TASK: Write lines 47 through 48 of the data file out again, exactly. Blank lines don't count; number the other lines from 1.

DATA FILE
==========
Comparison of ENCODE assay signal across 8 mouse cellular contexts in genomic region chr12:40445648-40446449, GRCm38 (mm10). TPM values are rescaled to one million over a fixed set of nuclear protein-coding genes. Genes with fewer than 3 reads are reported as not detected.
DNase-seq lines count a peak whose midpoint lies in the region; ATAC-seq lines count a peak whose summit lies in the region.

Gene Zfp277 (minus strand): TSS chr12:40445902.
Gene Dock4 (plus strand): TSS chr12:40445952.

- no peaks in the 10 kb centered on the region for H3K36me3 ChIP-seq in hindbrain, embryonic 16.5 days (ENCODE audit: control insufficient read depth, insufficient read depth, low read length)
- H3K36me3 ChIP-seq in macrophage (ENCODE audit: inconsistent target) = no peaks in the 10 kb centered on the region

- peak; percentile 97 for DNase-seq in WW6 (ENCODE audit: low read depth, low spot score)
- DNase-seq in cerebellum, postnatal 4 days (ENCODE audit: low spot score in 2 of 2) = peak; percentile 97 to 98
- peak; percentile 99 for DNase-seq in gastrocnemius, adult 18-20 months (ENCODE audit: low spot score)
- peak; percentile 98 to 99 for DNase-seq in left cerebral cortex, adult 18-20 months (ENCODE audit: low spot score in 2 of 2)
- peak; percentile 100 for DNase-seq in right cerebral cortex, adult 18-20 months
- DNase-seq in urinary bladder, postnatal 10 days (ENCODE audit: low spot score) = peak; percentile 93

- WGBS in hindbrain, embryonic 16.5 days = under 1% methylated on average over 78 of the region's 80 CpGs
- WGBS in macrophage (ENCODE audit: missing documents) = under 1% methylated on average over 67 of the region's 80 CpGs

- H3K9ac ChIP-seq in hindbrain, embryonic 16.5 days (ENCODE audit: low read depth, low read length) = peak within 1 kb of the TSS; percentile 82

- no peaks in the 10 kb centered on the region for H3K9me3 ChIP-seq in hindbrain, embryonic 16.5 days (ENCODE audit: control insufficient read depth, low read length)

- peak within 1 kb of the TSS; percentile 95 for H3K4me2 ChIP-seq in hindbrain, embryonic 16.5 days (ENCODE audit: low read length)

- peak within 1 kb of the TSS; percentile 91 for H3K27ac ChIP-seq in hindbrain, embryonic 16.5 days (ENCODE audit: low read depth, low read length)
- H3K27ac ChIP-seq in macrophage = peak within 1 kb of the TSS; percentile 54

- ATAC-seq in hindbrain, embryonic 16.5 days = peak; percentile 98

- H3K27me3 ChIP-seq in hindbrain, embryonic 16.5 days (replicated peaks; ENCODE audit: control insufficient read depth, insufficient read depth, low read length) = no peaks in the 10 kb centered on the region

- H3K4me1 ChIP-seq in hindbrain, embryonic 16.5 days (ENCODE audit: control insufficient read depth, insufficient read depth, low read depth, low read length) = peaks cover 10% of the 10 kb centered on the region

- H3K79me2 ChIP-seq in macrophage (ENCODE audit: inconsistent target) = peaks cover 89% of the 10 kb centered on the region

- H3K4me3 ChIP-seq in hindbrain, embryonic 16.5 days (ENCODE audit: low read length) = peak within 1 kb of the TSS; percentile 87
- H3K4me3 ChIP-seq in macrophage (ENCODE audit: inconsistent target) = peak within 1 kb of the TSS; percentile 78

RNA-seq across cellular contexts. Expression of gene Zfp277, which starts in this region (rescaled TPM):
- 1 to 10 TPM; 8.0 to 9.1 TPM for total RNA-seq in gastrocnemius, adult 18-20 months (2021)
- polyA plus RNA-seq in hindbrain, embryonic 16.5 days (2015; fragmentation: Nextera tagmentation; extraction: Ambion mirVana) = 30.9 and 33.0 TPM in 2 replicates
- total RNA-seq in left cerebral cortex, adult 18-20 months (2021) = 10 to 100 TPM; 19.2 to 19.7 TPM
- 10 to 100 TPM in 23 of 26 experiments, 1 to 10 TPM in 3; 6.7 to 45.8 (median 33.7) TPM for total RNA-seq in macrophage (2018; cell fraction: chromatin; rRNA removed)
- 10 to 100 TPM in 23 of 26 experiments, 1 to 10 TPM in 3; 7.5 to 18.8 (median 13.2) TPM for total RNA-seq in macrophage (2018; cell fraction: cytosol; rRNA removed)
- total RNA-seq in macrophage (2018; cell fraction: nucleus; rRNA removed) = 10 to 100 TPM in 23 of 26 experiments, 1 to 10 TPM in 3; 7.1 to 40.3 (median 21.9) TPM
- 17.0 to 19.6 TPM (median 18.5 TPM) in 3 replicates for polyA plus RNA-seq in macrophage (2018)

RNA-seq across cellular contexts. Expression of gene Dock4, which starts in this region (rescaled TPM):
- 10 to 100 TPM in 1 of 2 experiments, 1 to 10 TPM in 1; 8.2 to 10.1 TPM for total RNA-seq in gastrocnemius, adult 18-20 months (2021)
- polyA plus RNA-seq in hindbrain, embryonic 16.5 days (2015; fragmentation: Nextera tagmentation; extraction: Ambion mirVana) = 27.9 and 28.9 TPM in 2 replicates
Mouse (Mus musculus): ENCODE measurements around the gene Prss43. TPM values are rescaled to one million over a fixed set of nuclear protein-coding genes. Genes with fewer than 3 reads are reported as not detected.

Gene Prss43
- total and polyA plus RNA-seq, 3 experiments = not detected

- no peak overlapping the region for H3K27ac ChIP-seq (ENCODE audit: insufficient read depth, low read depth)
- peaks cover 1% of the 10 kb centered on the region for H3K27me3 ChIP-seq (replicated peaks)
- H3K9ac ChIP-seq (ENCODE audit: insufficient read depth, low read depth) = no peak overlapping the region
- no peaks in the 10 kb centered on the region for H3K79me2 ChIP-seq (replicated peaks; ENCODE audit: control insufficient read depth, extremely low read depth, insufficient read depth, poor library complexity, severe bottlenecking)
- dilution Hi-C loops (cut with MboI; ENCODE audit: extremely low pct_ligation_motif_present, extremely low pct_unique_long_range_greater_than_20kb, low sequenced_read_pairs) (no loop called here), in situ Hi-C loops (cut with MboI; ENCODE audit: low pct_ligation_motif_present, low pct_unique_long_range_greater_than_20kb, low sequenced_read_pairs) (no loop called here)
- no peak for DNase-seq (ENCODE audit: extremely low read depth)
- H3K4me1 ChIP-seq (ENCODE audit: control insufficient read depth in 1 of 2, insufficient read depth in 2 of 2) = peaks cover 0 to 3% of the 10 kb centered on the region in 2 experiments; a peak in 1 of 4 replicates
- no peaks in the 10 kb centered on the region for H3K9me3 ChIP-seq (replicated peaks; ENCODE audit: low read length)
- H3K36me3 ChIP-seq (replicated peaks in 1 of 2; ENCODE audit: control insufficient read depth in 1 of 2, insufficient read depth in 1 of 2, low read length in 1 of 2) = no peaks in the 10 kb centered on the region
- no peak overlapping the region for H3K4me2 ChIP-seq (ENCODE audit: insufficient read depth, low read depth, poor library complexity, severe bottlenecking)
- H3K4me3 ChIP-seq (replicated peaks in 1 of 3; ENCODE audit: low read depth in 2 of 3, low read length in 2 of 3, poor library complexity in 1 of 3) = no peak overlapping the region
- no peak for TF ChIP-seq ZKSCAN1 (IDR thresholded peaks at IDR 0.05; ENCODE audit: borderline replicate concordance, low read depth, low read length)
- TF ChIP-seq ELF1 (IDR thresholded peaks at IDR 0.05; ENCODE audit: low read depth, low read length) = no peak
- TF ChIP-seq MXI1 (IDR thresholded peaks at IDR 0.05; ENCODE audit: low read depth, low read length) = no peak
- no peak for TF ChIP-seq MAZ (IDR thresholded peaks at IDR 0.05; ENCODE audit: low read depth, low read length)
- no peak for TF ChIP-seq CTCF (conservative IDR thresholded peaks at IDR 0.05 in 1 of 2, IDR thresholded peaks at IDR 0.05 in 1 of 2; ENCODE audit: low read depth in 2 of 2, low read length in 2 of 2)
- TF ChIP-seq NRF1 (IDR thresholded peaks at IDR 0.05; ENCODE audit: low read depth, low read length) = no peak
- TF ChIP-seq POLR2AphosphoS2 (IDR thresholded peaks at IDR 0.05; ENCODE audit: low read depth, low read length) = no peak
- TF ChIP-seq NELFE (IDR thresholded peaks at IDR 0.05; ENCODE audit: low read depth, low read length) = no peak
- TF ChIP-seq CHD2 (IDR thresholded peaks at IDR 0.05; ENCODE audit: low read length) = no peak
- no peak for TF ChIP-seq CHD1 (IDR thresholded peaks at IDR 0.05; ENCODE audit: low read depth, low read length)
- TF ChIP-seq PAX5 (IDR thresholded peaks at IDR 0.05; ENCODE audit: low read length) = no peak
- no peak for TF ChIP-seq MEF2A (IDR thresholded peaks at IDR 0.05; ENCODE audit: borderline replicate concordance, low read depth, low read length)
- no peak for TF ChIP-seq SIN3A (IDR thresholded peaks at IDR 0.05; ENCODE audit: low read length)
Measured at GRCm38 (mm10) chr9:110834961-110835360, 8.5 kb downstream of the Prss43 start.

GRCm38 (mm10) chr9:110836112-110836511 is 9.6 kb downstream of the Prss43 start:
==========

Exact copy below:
- no peaks in the 10 kb centered on the region for H3K9me3 ChIP-seq (replicated peaks; ENCODE audit: low read length)
- H3K36me3 ChIP-seq (replicated peaks in 1 of 2; ENCODE audit: control insufficient read depth in 1 of 2, insufficient read depth in 1 of 2, low read length in 1 of 2) = no peaks in the 10 kb centered on the region